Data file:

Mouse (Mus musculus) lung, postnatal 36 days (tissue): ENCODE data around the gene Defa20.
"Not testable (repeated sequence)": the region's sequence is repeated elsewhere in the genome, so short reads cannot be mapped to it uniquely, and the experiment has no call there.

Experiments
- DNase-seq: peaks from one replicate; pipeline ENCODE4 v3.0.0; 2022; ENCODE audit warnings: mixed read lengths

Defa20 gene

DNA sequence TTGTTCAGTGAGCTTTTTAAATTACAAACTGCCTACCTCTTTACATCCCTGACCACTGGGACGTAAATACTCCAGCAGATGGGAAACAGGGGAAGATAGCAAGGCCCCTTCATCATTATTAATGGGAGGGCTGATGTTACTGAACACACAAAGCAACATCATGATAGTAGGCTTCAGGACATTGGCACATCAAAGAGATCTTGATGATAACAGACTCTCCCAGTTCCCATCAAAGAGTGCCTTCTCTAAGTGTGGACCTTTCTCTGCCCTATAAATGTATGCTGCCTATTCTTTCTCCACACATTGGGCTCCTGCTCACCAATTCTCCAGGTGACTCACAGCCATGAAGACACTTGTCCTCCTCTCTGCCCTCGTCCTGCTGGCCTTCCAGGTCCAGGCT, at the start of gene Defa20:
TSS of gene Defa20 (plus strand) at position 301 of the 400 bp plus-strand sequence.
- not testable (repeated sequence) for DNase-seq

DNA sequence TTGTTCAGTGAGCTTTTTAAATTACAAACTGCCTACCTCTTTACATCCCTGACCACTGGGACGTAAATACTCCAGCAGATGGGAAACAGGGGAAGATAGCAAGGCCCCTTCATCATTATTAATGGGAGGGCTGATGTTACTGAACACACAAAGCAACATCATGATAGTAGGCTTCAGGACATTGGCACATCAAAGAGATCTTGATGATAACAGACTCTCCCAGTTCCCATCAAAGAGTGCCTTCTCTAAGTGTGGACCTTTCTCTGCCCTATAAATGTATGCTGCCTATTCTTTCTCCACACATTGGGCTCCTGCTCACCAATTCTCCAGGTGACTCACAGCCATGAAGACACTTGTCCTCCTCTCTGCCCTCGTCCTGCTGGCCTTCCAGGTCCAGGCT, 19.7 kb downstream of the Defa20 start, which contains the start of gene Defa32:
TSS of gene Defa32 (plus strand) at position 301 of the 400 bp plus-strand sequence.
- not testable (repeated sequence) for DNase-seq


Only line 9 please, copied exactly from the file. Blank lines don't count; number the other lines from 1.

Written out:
DNA sequence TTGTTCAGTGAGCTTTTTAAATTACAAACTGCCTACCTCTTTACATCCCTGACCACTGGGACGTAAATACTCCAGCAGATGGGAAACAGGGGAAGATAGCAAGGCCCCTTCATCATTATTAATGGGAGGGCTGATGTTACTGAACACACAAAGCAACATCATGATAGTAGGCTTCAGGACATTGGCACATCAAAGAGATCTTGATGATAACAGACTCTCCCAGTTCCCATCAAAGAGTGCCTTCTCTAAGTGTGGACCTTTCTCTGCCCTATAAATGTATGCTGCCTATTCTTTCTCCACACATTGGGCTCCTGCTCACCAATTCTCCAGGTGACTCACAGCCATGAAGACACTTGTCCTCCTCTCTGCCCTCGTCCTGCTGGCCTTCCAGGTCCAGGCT, 19.7 kb downstream of the Defa20 start, which contains the start of gene Defa32: